A European Nuclear Bomb Is the Wrong Response to Trump

Trump has triggered a shock wave by expressing doubts about the NATO alliance. This could be positive if Europe draws the right conclusions.

One of the last remaining taboos related to security policy is falling away: Germany is debating nuclear armament. It is understandable that the German minister of defense is stepping on the brakes for alliance-related reasons. Nevertheless, the discussion is useful, if only because it has the potential to clear up misunderstanding. Our security depends not only on the capabilities of the German armed forces, the Bundeswehr, but also on the credible threat that an attacker might unintentionally trigger a global nuclear war and thus destroy itself.

Within NATO, only the U.S. possesses an arsenal of sufficient size for deterrence. This is why former President Donald Trump’s expression of uncertainty regarding the alliance’s pledges affects the very cornerstone of our security. But turning away in disgust doesn’t help, as Europe has no alternative in the long term — anyone who promises another solution is leading the country astray.

German nuclear armament is out of the question. The process would be too complex, too protracted, too costly, and politically explosive in Europe. Germany becoming a nuclear power would be a nightmare scenario, even for our neighbors in the EU. Above all, the need to withdraw from the Nuclear Non-Proliferation Treaty would open the floodgates, potentially triggering a dangerous global nuclear arms race. However, this problem would also arise if the EU had common nuclear defenses. In addition, even in terms of foreign policy, a united Europe is only partially capable of acting, and not at all capable in matters of defense. If a common army cannot be established, who should actually press the red button?

Instead of Nuclear Debate, We Should Swiftly Honor European Pledges within NATO

The remaining nuclear powers in Europe are the U.K., which we can no longer rely upon to protect the continent after Brexit, and France. After all, President Emmanuel Macron offered to start a dialogue on the role his nuclear weapons could play in Europe’s collective security years ago. There is nothing wrong with dialogue. But this lacks substance. First, the French nuclear arsenal is far too small to be a fully fledged deterrent. Second, there has been no offer from Paris and not even the slightest sign that it seriously wants to put up a credible protective shield over its European neighbors, thus increasing the risk of nuclear devastation at home. France, like the U.S., does not want to relinquish control of its nuclear weapons.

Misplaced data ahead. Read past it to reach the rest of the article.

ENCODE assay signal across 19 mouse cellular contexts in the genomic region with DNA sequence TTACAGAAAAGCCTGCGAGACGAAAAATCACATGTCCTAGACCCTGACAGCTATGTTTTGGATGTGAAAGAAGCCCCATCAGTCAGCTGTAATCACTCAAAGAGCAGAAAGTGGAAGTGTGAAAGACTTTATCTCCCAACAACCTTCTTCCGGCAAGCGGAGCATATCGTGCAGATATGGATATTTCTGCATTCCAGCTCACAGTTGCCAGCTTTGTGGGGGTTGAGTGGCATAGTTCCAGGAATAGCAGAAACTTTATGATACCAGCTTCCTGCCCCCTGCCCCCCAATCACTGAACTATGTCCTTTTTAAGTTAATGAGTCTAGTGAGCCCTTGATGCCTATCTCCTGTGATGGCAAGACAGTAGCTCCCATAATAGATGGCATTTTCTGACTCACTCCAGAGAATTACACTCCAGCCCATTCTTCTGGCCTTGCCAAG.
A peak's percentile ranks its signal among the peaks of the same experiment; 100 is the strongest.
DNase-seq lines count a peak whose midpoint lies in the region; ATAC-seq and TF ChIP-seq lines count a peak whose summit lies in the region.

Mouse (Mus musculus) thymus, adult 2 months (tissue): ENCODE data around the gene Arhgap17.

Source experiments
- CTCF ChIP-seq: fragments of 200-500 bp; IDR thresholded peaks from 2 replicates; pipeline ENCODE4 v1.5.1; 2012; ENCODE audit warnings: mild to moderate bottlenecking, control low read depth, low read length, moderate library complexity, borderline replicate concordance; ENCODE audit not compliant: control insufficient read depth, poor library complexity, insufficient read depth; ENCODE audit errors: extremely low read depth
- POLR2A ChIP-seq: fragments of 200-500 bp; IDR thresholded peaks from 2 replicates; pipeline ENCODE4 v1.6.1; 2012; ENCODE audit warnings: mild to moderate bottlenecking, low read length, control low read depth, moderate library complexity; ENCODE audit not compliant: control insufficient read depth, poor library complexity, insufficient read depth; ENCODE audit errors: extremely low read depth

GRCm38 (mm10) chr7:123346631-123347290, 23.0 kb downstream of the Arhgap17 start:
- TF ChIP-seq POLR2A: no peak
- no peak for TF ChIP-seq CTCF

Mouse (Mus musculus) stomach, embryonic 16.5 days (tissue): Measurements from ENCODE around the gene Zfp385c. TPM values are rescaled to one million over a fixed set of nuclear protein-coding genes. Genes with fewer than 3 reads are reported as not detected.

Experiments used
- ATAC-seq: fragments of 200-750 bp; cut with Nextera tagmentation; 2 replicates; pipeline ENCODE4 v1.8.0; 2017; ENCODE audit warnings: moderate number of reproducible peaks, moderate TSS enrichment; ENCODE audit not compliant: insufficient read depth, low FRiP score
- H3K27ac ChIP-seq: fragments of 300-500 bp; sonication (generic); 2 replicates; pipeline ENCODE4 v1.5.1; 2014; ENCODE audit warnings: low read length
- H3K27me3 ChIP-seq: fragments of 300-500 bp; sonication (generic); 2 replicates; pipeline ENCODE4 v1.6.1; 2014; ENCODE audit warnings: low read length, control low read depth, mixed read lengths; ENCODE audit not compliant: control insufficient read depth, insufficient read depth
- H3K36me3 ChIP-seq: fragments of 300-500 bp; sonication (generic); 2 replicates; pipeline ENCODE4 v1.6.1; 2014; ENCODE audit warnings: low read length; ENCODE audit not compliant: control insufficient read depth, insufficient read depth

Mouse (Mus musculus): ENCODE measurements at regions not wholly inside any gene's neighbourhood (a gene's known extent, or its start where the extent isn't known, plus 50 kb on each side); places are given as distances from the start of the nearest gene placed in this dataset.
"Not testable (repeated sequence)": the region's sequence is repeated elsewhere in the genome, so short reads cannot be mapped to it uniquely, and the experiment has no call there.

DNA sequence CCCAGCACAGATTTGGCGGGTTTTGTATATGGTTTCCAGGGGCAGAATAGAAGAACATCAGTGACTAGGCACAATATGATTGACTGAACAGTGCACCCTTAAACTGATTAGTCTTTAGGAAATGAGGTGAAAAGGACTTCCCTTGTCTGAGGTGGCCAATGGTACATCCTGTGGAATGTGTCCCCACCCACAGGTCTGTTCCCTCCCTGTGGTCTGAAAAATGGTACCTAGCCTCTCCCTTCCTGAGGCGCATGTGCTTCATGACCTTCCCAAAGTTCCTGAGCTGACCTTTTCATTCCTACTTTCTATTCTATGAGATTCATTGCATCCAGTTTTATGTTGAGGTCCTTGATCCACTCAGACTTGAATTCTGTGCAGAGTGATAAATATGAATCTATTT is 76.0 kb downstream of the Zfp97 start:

Unlike the U.S., France does not offer any nuclear-sharing arrangements, and it is not even a member of the NATO Nuclear Planning Group. Nuclear deterrence only works if there is a credible threat that the weapons will be used. That is still most likely to be the case under the protective umbrella of the U.S. It is also in America’s interest that this remains the case. Trump is correctly calling for greater commitment from allies. But even under Trump, the U.S. would want to remain a world power and prevent the rise of new nuclear powers.

Trump also knows that he needs allies. Instead of sending Washington a fatal signal that Europe is preparing for separation out of fear of separation, we should do everything we can to strengthen the NATO alliance. It is therefore important that European pledges to increase defense efforts in the alliance are swiftly honored. The latest figures from the NATO countries are heading in the right direction. However, if Germany wants to keep its promise in the long term, it will soon have to allocate an additional 30 billion euros (approximately $32.4 billion) a year to the Bundeswehr. Germany should now center the debate on this challenge instead of on pipe dreams.

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About Kirsty Low 74 Articles
I am a German to English translator from Scotland with a passion for all things related to language and translation. I have experience translating texts from diverse fields and enjoy taking on new challenges.

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